I’m pleased that my quotes are included in the same article as Elizabeth Smart’s. I admire her very much.
This makes four continents I’ve been in the news at: North America of course, and Europe (I got interviewed by a TV station in Paris after the Cleveland girls story broke), and South America (in May 2012 I got interviewed by a TV station in Colombia) and now Australia. There remains Asia and Africa. And, I suppose, Antarctica, but what are the chances of that ever happening?
This is a pretty interesting Slate article that argues that, although nobody liked Ariel Castro, we should not be rejoicing that he managed to kill himself in custody. That his death indicates some serious problems with the system that was supposed to keep him alive.
Unfortunately, much as I hate to admit it, I’m inclined to agree with them. I’m not thinking about Castro so much as other people I’ve heard about, people locked up for far lesser crimes, who were also permitted to kill themselves behind bars. The article points out that suicide is responsible for about one-third of all inmate deaths — and that’s not something anyone should be proud of.
Internet commenters can gloat that Castro’s no longer a guest of the taxpayers, but he’s also not serving his sentence. And if you want to talk about where your taxpayer money is going, you might also want to ask how it’s managing to pay for a system of “protective custody” that makes it that easy for a man to die in it.
Quite so. As for Castro himself, as the article points out:
And on NBC Wednesday, psychologist Dr. Linda Papadopoulos said that Castro “decided his fate, something [his victims] were never ever able to do for themselves. He had ultimate control. To some extent this was in a way his last slap to their faces — ‘I’ve got this over you.'” […] Today, it appears instead that Ariel Castro got to choose a means of escape – an escape that came mere weeks after his confinement — in sharp contrast to the years of isolation his victims knew. That death suggests that a man whose entire modus operandi was about power and control got to exercise his power and control right up to his final breath. And there’s no way you can convince me that’s any kind of justice, for anybody.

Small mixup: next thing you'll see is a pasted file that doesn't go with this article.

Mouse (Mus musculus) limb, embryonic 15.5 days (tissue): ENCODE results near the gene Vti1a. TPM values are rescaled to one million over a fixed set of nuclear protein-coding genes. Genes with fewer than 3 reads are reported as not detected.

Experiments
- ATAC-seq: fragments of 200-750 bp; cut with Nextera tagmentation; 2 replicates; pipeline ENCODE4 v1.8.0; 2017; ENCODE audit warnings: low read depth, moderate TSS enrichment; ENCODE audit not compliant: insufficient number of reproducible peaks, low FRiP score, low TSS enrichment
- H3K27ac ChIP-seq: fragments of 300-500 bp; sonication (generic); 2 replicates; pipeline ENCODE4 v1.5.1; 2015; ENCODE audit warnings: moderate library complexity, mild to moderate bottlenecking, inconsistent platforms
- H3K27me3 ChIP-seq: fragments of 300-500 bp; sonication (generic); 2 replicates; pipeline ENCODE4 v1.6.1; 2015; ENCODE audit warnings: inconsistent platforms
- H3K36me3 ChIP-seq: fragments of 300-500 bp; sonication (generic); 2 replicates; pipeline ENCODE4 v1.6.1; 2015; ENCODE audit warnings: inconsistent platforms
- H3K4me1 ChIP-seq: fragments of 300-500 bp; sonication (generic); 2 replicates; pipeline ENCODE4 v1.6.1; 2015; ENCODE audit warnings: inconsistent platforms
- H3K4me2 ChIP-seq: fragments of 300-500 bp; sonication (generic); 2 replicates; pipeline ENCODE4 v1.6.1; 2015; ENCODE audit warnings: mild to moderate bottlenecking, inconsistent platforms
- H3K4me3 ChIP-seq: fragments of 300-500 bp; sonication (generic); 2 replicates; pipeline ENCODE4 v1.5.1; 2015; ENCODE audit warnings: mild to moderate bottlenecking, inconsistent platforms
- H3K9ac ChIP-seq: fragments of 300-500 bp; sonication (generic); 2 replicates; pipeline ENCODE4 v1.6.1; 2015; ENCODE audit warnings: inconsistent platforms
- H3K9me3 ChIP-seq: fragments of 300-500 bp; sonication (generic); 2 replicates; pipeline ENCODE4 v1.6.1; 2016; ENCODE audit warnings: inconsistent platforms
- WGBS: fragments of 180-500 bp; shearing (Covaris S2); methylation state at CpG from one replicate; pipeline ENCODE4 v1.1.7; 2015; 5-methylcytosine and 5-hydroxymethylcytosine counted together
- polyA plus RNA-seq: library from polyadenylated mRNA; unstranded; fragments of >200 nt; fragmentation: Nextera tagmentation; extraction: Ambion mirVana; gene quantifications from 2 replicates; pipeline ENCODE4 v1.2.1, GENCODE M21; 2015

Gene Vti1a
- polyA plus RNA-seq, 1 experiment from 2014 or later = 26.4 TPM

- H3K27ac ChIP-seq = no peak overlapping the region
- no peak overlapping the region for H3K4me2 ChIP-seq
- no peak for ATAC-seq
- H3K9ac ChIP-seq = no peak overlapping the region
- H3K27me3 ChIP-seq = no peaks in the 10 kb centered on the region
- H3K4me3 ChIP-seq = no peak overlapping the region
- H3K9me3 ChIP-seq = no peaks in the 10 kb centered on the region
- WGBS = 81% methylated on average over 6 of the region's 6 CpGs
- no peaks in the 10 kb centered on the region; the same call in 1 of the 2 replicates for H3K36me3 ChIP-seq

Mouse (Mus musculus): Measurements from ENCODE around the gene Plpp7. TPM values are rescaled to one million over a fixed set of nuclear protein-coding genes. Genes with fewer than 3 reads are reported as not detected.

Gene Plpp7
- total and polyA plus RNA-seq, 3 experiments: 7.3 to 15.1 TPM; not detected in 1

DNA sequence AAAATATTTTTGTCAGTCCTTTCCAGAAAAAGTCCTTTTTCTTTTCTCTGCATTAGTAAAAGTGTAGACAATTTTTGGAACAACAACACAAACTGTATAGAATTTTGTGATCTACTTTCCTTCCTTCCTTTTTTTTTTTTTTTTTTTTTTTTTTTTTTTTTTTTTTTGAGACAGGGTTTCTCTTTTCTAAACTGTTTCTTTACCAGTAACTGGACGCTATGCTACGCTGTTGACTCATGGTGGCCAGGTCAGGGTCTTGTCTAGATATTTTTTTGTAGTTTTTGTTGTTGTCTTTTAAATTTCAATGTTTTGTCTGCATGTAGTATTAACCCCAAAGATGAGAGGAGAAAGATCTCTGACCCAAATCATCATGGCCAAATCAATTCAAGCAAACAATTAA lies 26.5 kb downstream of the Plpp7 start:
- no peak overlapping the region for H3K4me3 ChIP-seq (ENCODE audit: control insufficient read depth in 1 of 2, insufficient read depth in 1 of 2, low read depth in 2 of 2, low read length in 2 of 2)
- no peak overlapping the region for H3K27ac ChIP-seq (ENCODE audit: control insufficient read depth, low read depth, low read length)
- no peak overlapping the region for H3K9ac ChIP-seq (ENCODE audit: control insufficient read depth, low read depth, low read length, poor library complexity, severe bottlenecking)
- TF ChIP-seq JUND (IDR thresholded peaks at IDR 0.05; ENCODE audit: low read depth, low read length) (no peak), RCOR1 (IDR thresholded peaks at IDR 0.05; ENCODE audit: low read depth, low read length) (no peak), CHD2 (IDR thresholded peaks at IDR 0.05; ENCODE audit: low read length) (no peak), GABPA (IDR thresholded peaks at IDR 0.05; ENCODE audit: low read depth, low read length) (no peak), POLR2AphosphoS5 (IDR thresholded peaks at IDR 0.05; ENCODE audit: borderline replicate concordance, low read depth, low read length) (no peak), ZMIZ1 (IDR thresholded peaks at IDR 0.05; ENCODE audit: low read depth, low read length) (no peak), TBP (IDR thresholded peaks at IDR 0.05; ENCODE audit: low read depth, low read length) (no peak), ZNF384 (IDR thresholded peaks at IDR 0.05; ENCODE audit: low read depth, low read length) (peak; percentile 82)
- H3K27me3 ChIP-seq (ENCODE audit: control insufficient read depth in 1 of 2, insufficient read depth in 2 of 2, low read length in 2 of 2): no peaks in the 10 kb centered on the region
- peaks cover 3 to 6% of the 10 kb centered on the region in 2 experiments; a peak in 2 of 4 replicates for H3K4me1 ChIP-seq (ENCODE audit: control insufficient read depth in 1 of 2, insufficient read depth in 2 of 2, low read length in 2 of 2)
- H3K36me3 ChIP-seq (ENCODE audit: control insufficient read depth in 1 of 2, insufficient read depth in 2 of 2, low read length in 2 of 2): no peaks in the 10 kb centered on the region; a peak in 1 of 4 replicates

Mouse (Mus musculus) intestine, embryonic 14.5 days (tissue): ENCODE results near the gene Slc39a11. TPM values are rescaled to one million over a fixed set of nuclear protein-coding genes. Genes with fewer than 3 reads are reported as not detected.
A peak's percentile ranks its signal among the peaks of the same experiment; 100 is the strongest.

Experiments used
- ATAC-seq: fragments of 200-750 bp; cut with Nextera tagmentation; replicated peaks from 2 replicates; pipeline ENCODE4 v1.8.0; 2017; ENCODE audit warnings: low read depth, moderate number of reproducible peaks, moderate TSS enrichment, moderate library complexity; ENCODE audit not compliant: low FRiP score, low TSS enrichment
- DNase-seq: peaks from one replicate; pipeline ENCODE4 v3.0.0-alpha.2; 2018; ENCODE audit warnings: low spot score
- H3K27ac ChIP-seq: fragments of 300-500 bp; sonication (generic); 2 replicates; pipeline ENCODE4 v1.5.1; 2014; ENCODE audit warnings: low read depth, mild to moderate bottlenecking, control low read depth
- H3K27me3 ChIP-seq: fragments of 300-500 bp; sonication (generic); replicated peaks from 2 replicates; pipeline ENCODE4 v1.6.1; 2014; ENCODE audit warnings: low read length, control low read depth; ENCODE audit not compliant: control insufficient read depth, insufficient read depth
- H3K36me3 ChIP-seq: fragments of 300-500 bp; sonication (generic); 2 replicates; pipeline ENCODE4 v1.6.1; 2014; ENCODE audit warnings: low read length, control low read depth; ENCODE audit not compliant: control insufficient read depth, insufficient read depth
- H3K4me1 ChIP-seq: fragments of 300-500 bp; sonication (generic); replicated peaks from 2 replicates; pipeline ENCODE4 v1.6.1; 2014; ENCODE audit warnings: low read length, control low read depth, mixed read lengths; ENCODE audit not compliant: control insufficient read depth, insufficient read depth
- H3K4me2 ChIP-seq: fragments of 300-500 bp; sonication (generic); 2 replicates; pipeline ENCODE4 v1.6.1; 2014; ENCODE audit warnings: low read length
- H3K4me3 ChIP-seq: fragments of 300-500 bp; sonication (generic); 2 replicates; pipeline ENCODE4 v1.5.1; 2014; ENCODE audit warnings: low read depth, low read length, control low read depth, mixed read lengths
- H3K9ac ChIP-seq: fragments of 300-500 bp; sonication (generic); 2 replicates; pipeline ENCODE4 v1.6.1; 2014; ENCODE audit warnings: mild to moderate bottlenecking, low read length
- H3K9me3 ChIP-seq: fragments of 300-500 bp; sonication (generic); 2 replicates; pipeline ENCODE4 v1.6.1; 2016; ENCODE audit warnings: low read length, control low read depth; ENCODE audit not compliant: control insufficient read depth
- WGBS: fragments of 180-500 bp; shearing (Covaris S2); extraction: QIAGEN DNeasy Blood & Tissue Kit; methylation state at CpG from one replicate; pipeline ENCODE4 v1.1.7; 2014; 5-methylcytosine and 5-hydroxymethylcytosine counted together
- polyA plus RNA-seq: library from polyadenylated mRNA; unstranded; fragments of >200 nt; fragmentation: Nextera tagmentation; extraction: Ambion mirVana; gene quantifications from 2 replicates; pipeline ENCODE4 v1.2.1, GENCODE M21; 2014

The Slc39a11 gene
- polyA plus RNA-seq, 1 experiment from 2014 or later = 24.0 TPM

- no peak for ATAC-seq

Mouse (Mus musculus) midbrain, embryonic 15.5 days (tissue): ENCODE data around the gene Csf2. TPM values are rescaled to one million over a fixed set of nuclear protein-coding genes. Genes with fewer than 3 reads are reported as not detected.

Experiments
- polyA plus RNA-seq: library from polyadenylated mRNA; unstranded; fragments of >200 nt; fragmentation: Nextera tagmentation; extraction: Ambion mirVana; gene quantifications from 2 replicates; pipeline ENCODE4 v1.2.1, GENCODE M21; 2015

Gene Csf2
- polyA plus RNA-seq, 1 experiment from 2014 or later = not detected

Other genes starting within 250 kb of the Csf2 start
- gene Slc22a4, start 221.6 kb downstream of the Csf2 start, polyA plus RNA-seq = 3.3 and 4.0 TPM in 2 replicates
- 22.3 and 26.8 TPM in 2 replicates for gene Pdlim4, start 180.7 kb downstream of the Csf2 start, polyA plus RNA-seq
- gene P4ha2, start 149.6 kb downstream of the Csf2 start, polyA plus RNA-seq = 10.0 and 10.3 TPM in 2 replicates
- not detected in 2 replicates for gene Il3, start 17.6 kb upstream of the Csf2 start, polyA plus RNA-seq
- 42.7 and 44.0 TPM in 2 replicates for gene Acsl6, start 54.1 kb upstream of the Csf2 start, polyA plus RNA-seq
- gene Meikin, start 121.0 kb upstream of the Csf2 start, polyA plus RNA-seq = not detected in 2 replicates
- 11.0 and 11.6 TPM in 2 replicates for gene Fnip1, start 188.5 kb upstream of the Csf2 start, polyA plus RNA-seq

According to absolutely everybody (but I heard it first from Justin): Ariel Castro has done the world a favor and offed himself in his prison cell.
I cannot think of anyone in the world more friendless, and less mourned, than him. Is there anyone out there, with the possible exception of his own mother, who’s going to be sorry he did it? I’m just happy that my parents’ and siblings’ hard-earned tax dollars don’t have to go towards feeding him anymore.
The only other thing I have to say is directed at the idiot on Slate who said, “They should have saved him, or at least caught him with these staggered rounds. It takes more than 30 minutes to die from hanging, sometimes hours (unless he successfully snapped his neck or crushed the esophageal tube).”
Uh, no. It does NOT typically take more than half an hour to die from hanging; I’d wager it usually takes half that time or less. I wrote about one judicial execution where the prisoner was pronounced dead after a minute and a half; for judicial hangings, the average time is around twelve minutes, whether the person’s neck breaks or not.
Ariel Castro — I need not introduce the man — has taken a plea deal to avoid a trial and inevitable conviction and death sentence.
Castro was charged with 977 counts, including aggravated murder on suspicion of ending the pregnancy of one of his captives. Under the deal, he agreed to plead guilty to 937 counts.
[Judge Michael J.] Russo told Castro that the deal would mean he would go to prison for life, plus at least 1,000 years.
That life-plus-a-millenium will probably be spent in solitary. If he so much as sticks his nose into the general population, the other prisoners will tear him to pieces.
Castro’s family, oddly enough, seem to be decent enough folks; he’s an anomaly. I feel sorry for them — imagine finding out your son, or your brother, or your dad, is such a monster. Castro’s son Anthony gave a media interview saying Daddy deserved what he got, and he doesn’t plan to visit him in prison.